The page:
We seem to have accumulated a load of crafting materials. Let’s elect a Siege Engineer to dig ramparts and build watch towers. When that’s all finished we’re back to Ha Ha drunken Pirates again.

It’s a similar thing to World of Warships where different classes of vessel are best served by Commanders with particular traits.

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Thanks for all the feedback so far. There have been some interesting ideas, I must say.

I have come up with a very simple and elegant solution that seems to be working. I have defined two Boolean variables called leader and follower. At the start of the game, all potential team members have leader. This means that anyone that is a follower will follow them. At the start of the game, no one has follower. When you get someone, they become a follower. When you drop someone, they stop becoming a follower. Got that?

When you change rooms, if the player is a leader, then all the followers follow them. If you want to temporarily stop the other characters following the leader (such as in the tree climbing scenario), then you temporarily remove the leader attribute from the player (leader = false), then give it back to them when they’re back on the ground (leader = true).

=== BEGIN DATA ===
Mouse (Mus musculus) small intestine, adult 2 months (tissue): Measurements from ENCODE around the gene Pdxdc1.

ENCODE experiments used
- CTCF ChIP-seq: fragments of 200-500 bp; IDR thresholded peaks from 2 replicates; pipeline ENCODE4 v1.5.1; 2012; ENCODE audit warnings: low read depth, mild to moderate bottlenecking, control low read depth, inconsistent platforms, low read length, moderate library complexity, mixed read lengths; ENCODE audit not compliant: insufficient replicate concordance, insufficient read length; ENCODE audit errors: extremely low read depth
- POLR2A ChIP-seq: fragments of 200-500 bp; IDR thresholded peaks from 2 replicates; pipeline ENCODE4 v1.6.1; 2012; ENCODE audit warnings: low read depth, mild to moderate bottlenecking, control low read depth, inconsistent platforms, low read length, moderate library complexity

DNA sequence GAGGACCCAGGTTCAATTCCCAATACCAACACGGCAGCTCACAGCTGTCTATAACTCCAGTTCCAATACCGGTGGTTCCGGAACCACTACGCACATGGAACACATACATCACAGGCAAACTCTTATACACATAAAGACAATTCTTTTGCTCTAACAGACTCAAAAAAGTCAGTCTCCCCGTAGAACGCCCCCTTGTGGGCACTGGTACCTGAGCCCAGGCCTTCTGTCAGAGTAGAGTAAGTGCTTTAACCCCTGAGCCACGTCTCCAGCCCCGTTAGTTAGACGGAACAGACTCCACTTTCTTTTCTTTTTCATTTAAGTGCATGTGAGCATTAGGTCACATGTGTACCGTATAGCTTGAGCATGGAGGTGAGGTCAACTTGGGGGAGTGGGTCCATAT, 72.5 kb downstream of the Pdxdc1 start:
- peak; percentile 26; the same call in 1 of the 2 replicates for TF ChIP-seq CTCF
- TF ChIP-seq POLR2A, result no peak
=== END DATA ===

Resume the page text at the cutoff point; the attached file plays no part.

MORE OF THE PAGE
It’s harder to explain than it is to code.

I’ve also got GET FRIENDS working (to get all the characters), but DROP FRIENDS doesn’t work for some reason. I need to find a solution for that.


Perhaps you can add an UNFRIEND verb, to be used when they start posting distasteful memes and oversharing details of their personal lives.